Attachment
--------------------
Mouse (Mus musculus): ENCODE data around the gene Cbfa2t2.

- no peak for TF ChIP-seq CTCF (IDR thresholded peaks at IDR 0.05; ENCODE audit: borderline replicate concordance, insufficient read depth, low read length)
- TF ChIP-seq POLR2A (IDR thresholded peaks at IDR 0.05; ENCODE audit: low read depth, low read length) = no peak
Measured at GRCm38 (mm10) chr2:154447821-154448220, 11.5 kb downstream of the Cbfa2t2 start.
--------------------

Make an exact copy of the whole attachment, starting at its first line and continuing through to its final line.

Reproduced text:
Mouse (Mus musculus): ENCODE data around the gene Cbfa2t2.

- no peak for TF ChIP-seq CTCF (IDR thresholded peaks at IDR 0.05; ENCODE audit: borderline replicate concordance, insufficient read depth, low read length)
- TF ChIP-seq POLR2A (IDR thresholded peaks at IDR 0.05; ENCODE audit: low read depth, low read length) = no peak
Measured at GRCm38 (mm10) chr2:154447821-154448220, 11.5 kb downstream of the Cbfa2t2 start.